Angiogenesis is the process through which newly-formed vessels develop from pre-existing ones, following a series of sequential steps. The appearance of new vessels is essential in a number of physiological processes, but it is also associated with several pathological phenomena, such as arthritis, diabetic retinopathy and cancer. In the XIX century Rudolph Virchow ("Die Zellularpathologie", 1858) had already observed and described the rich vascularization which characterizes malignant tumors. This line of research was further developed by Goldman in the early XX century. With specific reference to the history of age-related macular degeneration, a disease model whose understanding is linked to the study of angiogenesis, in 1905 Oeller coined the definition "disciform macular degeneration", and twenty years later this expression was taken up by Kuhnt and Junius to describe disc-shaped lesions in the macula of elderly individuals. The historical evolution of the concept of angiogenesis, its characterizing evolutional steps and the most relevant scientific achievements in the field of macular degeneration up to the eighties of the XX century are here presented and discussed.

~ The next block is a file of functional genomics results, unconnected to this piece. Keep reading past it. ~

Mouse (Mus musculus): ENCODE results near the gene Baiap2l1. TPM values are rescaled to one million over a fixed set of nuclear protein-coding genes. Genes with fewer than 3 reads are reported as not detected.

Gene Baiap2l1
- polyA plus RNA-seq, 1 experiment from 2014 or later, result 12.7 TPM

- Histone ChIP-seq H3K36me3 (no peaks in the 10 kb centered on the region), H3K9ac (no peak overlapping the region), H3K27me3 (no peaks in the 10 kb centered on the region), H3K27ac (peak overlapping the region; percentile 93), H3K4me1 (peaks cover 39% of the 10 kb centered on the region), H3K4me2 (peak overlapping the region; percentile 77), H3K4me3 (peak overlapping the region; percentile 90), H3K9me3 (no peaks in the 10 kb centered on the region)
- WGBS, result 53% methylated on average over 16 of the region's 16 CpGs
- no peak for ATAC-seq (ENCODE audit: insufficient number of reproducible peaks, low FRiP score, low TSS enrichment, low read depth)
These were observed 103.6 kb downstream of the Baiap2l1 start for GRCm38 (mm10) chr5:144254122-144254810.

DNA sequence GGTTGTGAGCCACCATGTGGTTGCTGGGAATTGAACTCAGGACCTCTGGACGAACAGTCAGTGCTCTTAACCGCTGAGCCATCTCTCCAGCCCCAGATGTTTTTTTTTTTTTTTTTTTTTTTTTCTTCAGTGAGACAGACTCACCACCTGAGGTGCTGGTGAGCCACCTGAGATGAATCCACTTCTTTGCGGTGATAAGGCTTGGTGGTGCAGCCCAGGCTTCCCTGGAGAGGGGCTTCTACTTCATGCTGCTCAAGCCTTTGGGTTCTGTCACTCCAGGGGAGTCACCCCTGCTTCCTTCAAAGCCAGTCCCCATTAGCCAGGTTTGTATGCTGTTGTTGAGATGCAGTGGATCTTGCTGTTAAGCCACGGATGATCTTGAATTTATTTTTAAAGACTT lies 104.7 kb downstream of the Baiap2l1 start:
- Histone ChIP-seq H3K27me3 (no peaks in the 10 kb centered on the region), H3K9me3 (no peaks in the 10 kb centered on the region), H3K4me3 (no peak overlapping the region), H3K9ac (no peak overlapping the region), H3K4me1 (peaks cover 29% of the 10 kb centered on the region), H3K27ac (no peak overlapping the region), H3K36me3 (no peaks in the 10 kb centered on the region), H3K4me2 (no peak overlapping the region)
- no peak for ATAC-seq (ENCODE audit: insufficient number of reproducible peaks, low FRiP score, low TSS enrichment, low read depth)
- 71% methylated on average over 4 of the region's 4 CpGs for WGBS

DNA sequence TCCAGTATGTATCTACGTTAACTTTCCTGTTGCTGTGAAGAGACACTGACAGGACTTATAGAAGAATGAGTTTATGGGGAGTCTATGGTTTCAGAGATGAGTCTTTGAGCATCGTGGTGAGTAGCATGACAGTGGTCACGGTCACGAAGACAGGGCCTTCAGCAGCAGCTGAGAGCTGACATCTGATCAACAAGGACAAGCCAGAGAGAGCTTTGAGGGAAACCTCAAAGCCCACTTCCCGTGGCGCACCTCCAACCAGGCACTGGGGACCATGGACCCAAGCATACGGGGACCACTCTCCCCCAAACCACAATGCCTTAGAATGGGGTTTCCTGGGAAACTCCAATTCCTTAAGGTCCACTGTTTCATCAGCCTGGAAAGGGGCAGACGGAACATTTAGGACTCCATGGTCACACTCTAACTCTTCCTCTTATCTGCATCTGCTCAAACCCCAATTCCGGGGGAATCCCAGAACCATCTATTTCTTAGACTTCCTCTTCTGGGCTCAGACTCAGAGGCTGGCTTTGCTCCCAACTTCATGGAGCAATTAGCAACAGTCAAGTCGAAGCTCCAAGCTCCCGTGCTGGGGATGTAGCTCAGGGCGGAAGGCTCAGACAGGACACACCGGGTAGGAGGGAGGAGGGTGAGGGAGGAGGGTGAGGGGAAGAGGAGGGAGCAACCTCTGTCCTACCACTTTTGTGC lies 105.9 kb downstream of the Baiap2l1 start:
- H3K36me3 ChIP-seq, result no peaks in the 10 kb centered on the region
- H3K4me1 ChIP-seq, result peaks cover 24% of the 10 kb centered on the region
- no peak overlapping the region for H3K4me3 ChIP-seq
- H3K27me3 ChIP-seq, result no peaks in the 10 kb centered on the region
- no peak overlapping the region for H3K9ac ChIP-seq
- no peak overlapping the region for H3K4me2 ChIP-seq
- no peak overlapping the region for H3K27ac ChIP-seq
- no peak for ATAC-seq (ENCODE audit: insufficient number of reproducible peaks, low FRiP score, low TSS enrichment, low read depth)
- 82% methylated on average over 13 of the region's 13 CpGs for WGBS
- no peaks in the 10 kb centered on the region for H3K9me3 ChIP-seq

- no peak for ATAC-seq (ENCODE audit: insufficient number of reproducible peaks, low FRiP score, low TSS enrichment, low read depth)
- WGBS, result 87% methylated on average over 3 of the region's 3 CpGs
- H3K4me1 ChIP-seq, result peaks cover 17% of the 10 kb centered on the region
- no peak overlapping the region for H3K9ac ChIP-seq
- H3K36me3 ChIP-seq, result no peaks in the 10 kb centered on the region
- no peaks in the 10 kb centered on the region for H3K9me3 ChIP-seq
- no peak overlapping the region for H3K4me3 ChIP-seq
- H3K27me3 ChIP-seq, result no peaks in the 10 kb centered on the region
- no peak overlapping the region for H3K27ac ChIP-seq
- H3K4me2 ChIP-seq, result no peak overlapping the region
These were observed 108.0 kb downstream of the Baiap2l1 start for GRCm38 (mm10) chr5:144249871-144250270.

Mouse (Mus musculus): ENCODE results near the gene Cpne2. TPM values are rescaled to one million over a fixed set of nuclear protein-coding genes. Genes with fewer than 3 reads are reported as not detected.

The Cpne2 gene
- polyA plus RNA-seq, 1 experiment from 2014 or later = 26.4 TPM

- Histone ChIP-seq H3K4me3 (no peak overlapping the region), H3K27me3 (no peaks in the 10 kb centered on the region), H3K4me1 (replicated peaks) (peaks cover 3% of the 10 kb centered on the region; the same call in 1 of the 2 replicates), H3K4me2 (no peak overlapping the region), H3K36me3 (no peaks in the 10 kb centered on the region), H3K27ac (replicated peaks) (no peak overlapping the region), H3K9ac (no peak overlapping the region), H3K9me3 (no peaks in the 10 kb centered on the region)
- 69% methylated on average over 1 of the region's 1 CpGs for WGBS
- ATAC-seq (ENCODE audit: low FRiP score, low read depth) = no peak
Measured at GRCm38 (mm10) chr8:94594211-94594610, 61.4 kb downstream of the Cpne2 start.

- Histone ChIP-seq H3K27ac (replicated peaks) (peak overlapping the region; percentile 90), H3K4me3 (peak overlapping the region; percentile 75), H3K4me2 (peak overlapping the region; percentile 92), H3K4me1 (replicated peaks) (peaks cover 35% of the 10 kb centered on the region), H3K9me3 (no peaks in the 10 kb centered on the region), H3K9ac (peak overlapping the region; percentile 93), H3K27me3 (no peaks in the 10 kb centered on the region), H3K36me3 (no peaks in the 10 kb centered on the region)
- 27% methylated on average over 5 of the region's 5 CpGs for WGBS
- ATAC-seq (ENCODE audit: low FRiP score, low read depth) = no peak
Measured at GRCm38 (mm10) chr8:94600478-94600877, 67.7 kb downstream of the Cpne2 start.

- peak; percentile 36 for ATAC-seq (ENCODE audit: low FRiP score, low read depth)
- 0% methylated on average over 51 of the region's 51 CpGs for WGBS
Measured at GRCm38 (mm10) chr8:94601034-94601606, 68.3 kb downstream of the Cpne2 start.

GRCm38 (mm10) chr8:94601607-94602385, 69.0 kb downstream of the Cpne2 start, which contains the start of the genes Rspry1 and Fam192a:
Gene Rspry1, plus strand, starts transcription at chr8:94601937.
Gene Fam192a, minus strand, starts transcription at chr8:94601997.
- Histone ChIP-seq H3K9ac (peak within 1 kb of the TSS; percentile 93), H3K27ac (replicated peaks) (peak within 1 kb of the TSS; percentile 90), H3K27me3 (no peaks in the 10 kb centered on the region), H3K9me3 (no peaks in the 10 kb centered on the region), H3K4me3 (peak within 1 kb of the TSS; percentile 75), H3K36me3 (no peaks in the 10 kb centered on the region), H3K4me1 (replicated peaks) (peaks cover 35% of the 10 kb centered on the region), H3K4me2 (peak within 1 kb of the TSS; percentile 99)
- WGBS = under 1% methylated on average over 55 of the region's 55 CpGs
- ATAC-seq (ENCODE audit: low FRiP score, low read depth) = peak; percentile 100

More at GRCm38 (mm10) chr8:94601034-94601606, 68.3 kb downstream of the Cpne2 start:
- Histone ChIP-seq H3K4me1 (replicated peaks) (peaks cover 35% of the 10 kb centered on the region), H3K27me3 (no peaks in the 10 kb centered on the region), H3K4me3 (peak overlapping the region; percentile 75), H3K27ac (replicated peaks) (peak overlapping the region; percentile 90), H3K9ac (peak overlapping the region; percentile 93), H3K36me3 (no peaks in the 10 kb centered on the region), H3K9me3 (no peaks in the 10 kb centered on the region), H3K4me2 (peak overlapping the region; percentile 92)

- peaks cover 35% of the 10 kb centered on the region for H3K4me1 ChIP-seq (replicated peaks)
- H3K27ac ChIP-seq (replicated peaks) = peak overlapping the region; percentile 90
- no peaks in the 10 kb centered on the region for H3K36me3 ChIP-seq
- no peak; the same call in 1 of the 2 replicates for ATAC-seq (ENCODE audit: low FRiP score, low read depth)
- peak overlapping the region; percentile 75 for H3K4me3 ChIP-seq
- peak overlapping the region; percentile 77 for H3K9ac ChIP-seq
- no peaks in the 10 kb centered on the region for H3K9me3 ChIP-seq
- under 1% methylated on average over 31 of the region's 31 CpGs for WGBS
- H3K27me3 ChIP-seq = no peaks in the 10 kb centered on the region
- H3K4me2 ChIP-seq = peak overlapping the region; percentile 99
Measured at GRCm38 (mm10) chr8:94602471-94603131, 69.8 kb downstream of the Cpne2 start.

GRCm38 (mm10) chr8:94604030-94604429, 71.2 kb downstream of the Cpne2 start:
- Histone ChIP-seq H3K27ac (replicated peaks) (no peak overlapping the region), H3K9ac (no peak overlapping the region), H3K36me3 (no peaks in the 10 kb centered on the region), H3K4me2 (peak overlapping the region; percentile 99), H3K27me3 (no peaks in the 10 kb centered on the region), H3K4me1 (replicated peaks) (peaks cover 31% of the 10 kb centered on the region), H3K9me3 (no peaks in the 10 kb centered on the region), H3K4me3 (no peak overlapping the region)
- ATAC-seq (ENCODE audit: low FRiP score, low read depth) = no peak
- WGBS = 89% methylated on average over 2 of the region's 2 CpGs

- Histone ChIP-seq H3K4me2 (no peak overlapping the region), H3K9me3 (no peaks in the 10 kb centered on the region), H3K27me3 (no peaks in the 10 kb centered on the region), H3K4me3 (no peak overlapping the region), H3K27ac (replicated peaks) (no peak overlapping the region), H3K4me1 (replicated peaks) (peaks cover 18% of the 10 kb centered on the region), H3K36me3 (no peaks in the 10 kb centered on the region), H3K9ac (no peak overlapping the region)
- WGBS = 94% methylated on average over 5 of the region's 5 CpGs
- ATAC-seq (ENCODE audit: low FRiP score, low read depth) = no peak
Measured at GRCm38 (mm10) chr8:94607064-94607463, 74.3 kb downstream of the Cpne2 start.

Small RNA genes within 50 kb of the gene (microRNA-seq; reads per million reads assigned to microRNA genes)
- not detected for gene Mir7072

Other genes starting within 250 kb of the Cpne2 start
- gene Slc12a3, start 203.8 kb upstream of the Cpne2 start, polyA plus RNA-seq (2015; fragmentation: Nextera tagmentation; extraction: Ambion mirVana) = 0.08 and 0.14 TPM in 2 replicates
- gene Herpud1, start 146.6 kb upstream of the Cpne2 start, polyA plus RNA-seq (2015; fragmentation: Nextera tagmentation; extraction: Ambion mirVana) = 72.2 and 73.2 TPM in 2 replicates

|Translated title of the contribution||Tumoral angiogenesis and age-related macular degeneration: History of the micro-cosmos of new vessels|
|Number of pages||5|
|Journal||Recenti Progressi in Medicina|
|Publication status||Published - Dec 2005|
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